The World According . . . to a broken heart

Normally, regular readers read the thoughts of Rico, the little Keeshond puppy living in York.

Today, you are just going to hear from his mommy, who has a broken heart.

If you followed the column, “The World According to Rico,” over the last eight months, you heard his thoughts about life and love.

Today, you will just hear about mine.

Since last June, once a week, Rico has written about his experiences as a little puppy in a big world.

Today, I’m writing as a mommy about a puppy whose life was so special and his contributions to mine were immense.

In all his special words, he and I never really spelled out the truth about Rico’s physicality to everyone because we only wanted you to see how fun and exciting his life was. We wanted other animal lovers to relate to the sweet contentment of having such a great love. He was so smart and wonderful and gentle and trusting and affectionate.

We had grand adventures – he, me, my husband and our circle of very special people who cared so deeply about him. We wanted to focus on the beautiful part of Rico and not talk about his struggles.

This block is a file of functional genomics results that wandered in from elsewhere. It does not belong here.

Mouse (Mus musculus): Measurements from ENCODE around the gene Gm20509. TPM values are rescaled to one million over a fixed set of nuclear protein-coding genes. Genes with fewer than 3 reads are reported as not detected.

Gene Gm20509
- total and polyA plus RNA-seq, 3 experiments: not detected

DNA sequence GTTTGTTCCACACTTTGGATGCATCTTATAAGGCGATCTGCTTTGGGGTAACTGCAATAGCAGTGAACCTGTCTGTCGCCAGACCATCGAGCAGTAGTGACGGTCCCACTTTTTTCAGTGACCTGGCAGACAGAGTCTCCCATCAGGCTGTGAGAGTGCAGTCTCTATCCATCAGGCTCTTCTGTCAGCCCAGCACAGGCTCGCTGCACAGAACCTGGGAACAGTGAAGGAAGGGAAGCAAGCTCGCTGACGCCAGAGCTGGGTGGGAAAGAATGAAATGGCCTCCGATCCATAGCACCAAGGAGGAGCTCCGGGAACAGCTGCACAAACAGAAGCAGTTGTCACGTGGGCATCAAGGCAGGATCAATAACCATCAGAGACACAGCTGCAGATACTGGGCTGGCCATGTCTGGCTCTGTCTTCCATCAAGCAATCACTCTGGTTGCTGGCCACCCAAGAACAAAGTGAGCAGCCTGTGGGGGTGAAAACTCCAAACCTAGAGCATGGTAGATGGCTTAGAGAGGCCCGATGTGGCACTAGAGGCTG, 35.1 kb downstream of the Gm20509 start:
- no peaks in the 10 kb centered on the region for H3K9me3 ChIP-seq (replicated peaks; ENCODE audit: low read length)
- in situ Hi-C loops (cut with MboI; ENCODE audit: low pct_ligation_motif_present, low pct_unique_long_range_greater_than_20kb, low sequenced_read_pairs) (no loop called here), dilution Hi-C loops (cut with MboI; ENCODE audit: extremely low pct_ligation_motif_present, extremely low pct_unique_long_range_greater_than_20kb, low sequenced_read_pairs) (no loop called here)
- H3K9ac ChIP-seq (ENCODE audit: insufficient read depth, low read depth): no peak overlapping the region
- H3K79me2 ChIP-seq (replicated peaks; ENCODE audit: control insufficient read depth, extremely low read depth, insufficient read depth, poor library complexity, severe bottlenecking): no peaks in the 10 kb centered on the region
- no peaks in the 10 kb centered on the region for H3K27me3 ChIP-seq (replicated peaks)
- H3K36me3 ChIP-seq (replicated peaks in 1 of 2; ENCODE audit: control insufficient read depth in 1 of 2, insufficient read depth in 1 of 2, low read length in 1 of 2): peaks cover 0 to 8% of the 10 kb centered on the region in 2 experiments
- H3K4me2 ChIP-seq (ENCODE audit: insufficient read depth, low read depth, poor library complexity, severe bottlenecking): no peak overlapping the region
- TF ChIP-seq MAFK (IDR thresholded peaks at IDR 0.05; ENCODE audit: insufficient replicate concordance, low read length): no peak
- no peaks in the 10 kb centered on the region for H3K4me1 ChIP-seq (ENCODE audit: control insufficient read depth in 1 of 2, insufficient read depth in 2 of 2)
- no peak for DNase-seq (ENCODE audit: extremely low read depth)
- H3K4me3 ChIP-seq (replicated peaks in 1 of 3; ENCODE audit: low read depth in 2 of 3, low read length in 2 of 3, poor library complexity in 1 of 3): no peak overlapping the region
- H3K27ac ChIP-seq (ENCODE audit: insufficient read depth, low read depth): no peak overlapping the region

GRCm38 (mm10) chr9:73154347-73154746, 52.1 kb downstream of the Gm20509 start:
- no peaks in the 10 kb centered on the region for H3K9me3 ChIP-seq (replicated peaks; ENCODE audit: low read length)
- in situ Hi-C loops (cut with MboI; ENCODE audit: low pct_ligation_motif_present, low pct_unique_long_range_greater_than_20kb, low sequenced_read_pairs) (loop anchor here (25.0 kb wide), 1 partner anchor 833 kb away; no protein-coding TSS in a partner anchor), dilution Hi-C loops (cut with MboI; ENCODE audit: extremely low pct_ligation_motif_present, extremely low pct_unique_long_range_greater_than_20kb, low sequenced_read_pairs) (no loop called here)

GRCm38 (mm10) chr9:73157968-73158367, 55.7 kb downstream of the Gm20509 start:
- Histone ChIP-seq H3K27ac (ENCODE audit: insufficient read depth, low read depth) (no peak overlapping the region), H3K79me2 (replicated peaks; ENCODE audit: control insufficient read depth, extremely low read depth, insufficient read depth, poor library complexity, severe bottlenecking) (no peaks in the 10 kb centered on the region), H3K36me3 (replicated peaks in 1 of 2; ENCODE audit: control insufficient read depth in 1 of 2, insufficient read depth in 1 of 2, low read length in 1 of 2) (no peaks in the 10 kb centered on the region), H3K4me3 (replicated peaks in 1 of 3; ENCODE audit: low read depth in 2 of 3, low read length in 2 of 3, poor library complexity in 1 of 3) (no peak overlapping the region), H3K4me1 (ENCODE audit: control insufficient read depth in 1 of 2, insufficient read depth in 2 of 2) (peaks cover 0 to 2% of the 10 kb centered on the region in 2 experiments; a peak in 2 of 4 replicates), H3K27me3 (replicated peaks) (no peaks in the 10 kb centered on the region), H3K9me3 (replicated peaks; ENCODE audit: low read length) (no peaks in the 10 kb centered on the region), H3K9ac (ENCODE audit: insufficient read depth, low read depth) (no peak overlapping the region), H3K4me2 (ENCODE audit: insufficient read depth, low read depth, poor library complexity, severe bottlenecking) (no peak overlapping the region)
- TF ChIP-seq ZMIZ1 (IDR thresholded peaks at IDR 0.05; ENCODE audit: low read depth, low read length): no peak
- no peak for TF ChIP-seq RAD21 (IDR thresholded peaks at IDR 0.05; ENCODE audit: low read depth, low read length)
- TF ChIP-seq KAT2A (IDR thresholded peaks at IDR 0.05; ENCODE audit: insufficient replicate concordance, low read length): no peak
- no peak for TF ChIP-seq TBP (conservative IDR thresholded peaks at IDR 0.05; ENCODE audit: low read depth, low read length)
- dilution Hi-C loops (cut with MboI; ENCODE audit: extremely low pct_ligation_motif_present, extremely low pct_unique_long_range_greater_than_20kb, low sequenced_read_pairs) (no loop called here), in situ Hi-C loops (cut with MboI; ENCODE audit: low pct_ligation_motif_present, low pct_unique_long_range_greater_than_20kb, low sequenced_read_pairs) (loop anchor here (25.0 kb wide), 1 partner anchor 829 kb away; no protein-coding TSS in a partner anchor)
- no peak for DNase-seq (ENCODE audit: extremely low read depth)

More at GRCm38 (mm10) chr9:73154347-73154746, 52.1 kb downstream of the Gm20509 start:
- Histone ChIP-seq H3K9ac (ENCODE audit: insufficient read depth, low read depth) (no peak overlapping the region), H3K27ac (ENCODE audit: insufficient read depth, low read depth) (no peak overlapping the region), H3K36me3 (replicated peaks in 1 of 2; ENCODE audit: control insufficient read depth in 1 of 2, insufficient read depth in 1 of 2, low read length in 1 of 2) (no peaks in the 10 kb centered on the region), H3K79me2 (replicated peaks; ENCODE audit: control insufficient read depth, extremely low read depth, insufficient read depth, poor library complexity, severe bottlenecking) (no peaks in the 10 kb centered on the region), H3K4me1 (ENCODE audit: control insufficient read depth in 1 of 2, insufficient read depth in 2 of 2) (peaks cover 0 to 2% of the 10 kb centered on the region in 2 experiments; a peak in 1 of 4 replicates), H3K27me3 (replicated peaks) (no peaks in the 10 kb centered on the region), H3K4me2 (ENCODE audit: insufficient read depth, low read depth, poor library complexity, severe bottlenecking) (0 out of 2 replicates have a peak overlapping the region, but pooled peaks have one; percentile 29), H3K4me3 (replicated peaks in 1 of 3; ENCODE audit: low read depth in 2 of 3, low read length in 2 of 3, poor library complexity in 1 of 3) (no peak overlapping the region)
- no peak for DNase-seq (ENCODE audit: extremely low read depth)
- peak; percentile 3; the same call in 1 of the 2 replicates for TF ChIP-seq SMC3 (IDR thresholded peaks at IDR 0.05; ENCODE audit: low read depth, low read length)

About a month after we brought our sweet little baby home – our first dog in many years after being so heartbroken over losing his Great-Uncle Bono – we started to see strange signs that maybe something was wrong. There was his incessant drinking and constant urinating. Then we saw periods of “checking out” when he felt overwhelmed by other animals or people or even riding in a car. Soon after, the strange and horrible “wall walking” started. Then came the seizures.